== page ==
I’m sitting at a picnic bench, boiling quinoa, because that’s the hipster thing to do. Also, I’m a millennial, so I might as well act the part. A patch nosed snake slithers by and, despite the lack of venom, I get a funny feeling running up the back of my spine. It doesn’t help that I’ve walked over multiple tarantula burrows since the start of this trip. At the first one, I thought it was a gopher with a strange set of legs (you’d think black and hairy would have given me a clue). By hole three, the beady little eyes staring up at me confirmed it. Of course I don’t run into foxes, raccoons, deer, or anything else one would call cute. I get the squirmy stuff. The stay the hell away from me stuff.
Anyway, I’ve got my legs tucked up on the bench like a housewife hiding from a mouse, letting the snake move along its evening walk. Or slither. And I’m thinking about what a friend of mine said to me before I left. “I hope you find what you’re looking for.” (it wasn’t a snake, that’s for sure).
I hadn’t really realized I was looking for anything at all until she said that. And then, quite suddenly, as Satan himself slithers underneath my feet, I was struck with a question: why the fuck am I doing this? Why did I strap on 25 pounds of gear for a nearly 40 mile walk? Am I some sort of sadist? [yes].
But there was something in me that wanted this challenge. Some force rising up within me that needed to be quelled. And I was going to feed it with the fiery flames of the summer sun on mountaintops.
If you read my last post, you read about my sobbing wreck of a self. Emotionally, I’m sensitive. That’s the word we use. Prone to bouts of crying when stressed, hungry, tired, or just in a completely rational state of mind. I.e. I’m the living stereotype of the word girl. Physically? I’ve got string bean arms. I lose arm wrestling contests to old ladies.
And yet, here I am. Putting up a tent at night, cooking my food by the light of a canister stove, navigating trail maps. A little girl doing not little girl stuff.
But there’s something about these isolated hours on backcountry trails. About where your mind goes—how quickly the hours race by as your feet tread the overgrown paths. Mostly, backpacking forces you to think. Because god knows there’s nothing else to do when you haven’t seen another human being for the last 8 miles.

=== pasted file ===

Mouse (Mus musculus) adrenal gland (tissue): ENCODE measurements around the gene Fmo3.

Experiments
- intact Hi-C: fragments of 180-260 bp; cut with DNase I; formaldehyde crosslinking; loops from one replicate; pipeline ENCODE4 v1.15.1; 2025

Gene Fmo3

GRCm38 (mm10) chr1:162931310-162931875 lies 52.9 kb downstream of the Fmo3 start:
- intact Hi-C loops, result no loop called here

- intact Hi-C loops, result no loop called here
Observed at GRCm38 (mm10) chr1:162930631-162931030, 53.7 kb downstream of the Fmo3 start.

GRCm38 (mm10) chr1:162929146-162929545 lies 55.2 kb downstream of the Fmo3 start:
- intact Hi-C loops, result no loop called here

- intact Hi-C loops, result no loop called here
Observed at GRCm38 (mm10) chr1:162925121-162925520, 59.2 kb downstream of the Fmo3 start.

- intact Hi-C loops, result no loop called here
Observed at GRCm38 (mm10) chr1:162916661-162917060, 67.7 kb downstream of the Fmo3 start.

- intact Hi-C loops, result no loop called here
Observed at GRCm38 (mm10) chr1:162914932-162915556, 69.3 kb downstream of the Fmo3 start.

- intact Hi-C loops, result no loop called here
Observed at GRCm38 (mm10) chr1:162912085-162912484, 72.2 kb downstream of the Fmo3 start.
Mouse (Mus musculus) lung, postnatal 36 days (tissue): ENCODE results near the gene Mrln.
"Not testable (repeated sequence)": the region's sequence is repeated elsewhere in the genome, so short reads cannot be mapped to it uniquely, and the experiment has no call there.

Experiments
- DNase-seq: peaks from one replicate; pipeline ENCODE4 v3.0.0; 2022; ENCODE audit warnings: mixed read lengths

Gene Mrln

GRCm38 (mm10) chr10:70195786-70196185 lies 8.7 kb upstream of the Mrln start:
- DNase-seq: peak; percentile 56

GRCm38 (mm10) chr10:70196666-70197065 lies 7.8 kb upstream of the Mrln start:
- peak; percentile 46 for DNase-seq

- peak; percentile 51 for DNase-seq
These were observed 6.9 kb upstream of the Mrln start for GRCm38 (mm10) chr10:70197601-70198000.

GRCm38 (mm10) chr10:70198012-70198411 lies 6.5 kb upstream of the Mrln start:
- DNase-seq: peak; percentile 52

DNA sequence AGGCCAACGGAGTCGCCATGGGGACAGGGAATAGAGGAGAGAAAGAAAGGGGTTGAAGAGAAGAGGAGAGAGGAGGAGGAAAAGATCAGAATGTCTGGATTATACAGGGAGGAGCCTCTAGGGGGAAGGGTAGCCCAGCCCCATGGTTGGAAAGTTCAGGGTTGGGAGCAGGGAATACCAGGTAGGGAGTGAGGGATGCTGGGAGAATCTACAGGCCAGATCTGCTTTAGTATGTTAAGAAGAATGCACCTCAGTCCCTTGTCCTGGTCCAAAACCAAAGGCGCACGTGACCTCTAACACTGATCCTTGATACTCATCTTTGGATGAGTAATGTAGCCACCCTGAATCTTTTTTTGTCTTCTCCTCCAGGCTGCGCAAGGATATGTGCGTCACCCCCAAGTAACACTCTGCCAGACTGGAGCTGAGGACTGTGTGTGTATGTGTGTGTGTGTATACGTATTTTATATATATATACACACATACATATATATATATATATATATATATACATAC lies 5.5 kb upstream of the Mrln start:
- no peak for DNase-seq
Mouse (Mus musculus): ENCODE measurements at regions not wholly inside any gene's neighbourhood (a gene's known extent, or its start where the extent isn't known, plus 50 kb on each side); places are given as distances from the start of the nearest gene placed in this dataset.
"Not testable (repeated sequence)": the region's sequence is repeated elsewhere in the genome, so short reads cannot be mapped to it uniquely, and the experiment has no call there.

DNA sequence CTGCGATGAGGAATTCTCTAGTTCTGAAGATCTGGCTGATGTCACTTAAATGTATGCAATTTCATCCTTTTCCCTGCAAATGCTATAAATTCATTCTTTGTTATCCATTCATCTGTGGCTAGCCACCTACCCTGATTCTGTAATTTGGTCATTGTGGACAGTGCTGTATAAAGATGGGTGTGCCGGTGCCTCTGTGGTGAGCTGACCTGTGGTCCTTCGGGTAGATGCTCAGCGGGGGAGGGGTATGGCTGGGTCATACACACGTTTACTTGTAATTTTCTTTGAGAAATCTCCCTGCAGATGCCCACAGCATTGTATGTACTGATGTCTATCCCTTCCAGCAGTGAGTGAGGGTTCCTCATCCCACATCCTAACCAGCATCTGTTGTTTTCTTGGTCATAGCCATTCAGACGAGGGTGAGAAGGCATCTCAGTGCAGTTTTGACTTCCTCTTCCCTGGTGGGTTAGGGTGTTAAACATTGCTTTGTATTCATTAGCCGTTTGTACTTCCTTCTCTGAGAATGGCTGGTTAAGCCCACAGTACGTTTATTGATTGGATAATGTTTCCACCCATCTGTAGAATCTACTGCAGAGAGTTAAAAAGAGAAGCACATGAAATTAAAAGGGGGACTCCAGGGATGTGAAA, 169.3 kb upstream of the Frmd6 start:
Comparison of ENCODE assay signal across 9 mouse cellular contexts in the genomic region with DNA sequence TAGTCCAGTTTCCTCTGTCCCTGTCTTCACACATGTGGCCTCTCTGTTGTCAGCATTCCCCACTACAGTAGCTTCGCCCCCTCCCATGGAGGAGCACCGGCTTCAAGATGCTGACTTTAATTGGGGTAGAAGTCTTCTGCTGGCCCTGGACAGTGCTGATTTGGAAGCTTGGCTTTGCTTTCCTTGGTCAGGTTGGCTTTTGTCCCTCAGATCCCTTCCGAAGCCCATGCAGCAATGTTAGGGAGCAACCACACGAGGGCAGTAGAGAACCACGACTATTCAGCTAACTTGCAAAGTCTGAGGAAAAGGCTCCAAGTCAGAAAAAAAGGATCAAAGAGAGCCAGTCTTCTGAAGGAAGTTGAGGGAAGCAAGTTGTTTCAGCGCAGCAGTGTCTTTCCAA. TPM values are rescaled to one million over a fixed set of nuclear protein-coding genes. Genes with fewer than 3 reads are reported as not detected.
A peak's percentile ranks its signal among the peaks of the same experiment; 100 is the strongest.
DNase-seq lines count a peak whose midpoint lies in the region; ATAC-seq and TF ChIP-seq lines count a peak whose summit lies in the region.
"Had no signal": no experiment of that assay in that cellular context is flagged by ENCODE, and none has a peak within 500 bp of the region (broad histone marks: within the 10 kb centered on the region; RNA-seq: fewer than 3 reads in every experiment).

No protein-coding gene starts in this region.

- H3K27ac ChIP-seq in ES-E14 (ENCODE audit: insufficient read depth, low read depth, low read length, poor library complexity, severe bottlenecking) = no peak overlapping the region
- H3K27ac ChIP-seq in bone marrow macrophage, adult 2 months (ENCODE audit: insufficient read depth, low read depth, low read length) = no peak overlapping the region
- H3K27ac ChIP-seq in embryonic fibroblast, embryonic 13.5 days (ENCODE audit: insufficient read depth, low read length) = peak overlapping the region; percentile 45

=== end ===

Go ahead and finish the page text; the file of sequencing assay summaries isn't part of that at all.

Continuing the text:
You think. About everything. About your job and your life and your hair or the sun on your skin or cheeseburgers. You think about wars and religion and you come to the conclusion, for the hundredth time, that it’s all bullshit and people are jerks which is why you’re here, alone in the wilderness.
You calculate miles in your head, over and over again. Tracking minutes and hours to figure out how far you’ve gone. You second guess yourself, certain that you took the wrong path in the last place where the trail forked off. But you stood there for a while. Tracing plant growth, footprints, the tire tread of mountain bikes. Looking for a trail marker that isn’t there. You check the looseness of the dirt. The width of one trail compared to the next. The direction in which it winds. Your map says go straight, but there’s no straight before you. And every mile you walk, you silently pray that you’re on the right course.
And then you start thinking about home. About bed. Air conditioning. Cold water not the lukewarm stuff inside your pack. And you start to ask yourself why the hell you’re here. You still don’t know.
On the third day, you have 13 miles to go. 13 miles to the trailhead where your car is; where the rangers are waiting with bets placed to see if you return at all. When the trail slopes downhill, you run. You run and you wince as the pack presses down against your shoulders, down upon the raw red burns that have singed your skin. You wince at the searing pain of blisters in the heavy, heat logged boots. Everything. Hurts.
But then you make it. Down the mountain the trail switches back and forth and you stop at the bottom and untie your pack. You look around for the answer you were seeking but there is never any gold at the end of rainbows. There is nothing to be found here.
Quite frankly, it’s an anticlimactic pile of shit. It’s not like a marathon, where there are people at the end to cheer your finish. There’s no one. Just some chick in her LuLu Lemons with a little dog whose giving you the side eye. The chick, not the dog. You haven’t seen a mirror in three days, but probably, you look like dirt.
You backpack for yourself. It’s not a team sport. You don’t do it for a win. You do it to shut out the noise of a loud, loud world. You do it to remind yourself that you possess a certain strength—one that years of domestic living haven’t quite revoked. You do it because there is no feeling in the world greater than standing at the top of a mountain, looking out upon the world around you. You do it just to say you did.
When you reach the bottom, looking for that answer, you realize that it isn’t there, and it never was. Because life isn’t about the finding. It’s about the seeking—about the journey we go on to discover the answers we will never have. How’s that for irony?
You go because, sometimes, a little soreness feels good. It reminds you that you’re alive, that you’re here, that you’re living, breathing, walking all along the surface of this whole wide world. And that’s something. It may even be everything.